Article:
Of course, beyond the cliche, is a fact of business life. But the two goals of delivering great user experience and making a profit can be balanced and co-exist happily. It is possible to strike a balance between the needs of the company and the needs of the users (and customers).
How? As with so much else, building trust with the user is vitally important.
Michel Roux's Service (BBC TV)BBC television is running a series called "Michel Roux's Service" in which Michelin-starred chef Michel Roux Jr introduces seven young people to the restaurant industry with the aim of getting more Brits into the service side of the restaurant industry (for whatever reason, the roles of waiter, sommelier and maitre d' are treated with more disdain in the UK than they are in the rest of Europe, where they are seen as careers rather than something that students do).
Regular readers of ENE will know my fascination with good restaurant service and its relationship to great website user experience; the layers (or facets) of detail; the attention to the smallest concerns (because, after all, detail matters).
A recent program showed an interesting side to restaurant service, highlighting the need to balance the waiters' desires to provide genuinely great service with the restaurant owners' desires to sell food and drink.
In the program, the maitre d' (mentor to the trainees) described the importance of understanding a customer's needs, being attentive, delivering what the customers want, before the customers ask for it. He also talked about being able to use that relationship to upsell whatever special his restaurant or general manager wanted him to sell on a particular occasion.
My first reaction was that this was a cynical manipulation of the customer. After listening to the maitre d' describe it, however; after seeing his obvious enthusiasm and delight in his job, I realised that it was anything but. In fact, the interaction with the customer was genuine, honest, and motivated by providing great service; delivering a great (the word that was repeatedly used was "magical") experience for them.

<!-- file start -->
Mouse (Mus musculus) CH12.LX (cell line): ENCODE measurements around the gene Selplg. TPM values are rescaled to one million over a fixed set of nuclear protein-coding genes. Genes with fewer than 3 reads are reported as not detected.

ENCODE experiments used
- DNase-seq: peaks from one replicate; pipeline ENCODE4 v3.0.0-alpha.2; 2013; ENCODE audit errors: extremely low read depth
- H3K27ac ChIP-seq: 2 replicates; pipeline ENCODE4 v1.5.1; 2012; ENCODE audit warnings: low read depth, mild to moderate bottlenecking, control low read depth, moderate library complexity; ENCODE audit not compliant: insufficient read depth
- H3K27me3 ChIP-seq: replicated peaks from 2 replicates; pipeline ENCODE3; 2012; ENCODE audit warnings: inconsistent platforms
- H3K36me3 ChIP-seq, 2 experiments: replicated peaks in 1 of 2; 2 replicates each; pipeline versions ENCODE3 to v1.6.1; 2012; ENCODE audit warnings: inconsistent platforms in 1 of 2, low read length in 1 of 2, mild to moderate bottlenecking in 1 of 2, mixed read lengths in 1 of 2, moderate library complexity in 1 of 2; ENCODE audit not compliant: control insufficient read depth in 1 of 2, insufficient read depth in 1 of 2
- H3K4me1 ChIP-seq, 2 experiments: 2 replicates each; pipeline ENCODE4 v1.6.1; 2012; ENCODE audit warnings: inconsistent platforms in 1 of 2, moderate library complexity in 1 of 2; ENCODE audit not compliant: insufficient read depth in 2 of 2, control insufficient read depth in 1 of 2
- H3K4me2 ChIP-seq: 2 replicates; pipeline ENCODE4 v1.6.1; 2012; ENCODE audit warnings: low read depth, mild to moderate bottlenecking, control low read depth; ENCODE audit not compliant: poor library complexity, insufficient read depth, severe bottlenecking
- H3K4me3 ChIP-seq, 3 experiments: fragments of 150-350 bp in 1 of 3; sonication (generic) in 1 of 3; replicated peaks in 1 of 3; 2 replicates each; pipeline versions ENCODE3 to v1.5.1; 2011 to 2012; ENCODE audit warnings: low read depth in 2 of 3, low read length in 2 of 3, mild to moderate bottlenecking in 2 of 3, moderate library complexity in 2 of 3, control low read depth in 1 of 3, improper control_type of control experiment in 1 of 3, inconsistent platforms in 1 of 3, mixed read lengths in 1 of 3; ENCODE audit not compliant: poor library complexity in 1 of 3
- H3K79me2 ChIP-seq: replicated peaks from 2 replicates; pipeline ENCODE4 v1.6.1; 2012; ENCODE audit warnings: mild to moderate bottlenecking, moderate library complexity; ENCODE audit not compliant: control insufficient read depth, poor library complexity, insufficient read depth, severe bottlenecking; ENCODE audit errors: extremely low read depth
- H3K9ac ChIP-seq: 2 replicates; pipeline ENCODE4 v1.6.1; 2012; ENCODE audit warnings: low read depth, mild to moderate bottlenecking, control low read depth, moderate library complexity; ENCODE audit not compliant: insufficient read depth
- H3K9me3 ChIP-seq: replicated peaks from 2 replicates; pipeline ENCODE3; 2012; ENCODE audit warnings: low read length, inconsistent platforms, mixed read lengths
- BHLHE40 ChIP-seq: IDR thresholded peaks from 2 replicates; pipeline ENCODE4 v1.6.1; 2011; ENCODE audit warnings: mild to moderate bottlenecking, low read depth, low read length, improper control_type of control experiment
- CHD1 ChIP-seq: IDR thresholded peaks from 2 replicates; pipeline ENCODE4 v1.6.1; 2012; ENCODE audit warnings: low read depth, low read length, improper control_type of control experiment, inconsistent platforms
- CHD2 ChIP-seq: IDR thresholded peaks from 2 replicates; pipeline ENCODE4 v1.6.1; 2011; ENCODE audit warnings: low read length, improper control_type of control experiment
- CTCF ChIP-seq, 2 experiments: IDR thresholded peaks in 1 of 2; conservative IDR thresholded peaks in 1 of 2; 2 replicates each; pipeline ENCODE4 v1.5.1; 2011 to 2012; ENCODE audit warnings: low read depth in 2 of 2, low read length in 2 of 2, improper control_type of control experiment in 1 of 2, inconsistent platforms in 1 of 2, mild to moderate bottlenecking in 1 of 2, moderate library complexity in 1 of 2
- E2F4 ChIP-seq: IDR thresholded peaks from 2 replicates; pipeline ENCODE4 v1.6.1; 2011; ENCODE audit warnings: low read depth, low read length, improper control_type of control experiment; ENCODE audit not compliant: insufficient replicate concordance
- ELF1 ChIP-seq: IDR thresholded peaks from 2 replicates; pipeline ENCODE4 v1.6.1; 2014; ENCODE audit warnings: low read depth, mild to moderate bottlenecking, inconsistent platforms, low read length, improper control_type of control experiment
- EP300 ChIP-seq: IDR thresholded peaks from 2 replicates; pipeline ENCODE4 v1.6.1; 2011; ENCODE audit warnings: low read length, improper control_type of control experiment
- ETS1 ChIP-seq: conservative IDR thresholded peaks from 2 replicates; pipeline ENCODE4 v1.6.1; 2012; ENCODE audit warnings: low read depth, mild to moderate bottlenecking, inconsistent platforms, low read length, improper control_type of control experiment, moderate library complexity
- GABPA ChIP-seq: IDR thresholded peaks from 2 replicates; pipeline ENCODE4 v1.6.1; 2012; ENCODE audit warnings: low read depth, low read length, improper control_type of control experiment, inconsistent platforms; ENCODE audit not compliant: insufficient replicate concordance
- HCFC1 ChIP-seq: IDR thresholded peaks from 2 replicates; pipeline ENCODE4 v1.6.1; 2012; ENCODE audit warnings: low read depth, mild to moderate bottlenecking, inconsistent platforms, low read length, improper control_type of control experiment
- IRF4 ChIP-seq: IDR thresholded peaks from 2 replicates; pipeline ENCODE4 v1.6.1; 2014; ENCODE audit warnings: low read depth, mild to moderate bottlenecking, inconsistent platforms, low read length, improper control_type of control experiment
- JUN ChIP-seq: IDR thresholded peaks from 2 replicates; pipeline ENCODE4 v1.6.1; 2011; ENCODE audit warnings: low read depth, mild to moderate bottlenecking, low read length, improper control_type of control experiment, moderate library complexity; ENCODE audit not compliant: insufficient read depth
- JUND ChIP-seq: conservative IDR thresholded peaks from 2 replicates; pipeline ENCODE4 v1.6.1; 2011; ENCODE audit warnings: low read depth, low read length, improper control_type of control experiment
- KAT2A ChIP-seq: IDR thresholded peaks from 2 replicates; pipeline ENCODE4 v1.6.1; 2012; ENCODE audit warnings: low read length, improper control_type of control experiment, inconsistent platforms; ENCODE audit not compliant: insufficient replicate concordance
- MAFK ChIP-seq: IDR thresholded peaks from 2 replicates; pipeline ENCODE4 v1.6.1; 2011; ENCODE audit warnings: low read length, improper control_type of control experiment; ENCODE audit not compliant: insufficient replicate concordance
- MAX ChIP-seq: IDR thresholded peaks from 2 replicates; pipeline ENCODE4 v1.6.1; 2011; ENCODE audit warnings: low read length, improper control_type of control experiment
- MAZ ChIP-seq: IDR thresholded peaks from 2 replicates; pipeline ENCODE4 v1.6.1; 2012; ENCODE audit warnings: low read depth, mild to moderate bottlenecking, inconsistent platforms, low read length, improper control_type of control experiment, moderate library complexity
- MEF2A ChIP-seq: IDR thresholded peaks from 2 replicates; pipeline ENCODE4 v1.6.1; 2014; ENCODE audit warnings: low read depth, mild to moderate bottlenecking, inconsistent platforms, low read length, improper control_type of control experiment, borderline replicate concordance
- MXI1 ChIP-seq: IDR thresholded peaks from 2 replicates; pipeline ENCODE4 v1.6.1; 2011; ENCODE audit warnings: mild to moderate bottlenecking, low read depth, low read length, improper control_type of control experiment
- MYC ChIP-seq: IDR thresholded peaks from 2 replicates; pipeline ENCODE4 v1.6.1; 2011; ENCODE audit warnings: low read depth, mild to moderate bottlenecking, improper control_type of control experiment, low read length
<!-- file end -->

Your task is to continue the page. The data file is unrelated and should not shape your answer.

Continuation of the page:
Indeed, the upsell was enabled by the relationship between the customer and waiter; it was an almost-inevitable consequence of it. The trust made it possible to start a conversation, make a suggestion, to volunteer an opinion.
Building TrustIn interaction design, as in the restaurant industry, customer relationships are built on trust. When trust exists, customers are happy to have a conversation about their options; they become prepared to accept recommendations, to consider opinions.
The same is true of interactions online; the difference is that where there is no human connection, trust and credibility are built on other factors. Interaction design is a key factor in building that trust relationship. When a website asks for more information than is apparently needed for a simple checkout process; when it deliberately or unintentionally obscures the intent of questions and form capture; when navigation or layout just don't make any kind of sense from one page to the next - then trust breaks down. Users get suspicious and - so much more easily than in a restaurant - users leave.
Trust is hard won and easily lost. Getting the interaction right goes a very long way to building and sustaining that trust. User experience is not inimical to sales; it is complementary to it.
Business pressures can be the enemies of usability and UX design; taken too far they certainly can (and do) cross over into bad, manipulative practices (such as anti-patterns and dark patterns). But interaction design can help successfully balance user experience with sales. Of course we want to provide a great experience for our users; and they are our customers, we need them to be buying our products, using our services.
We can achieve that balance by acknowledging the tacit relationship, and being true to it. It's not acceptable (nor, it turns out, necessary) to manipulate users. The good news is that building trust with our customers enables us to sell more without manipulation.
As ever, being genuine cannot be faked.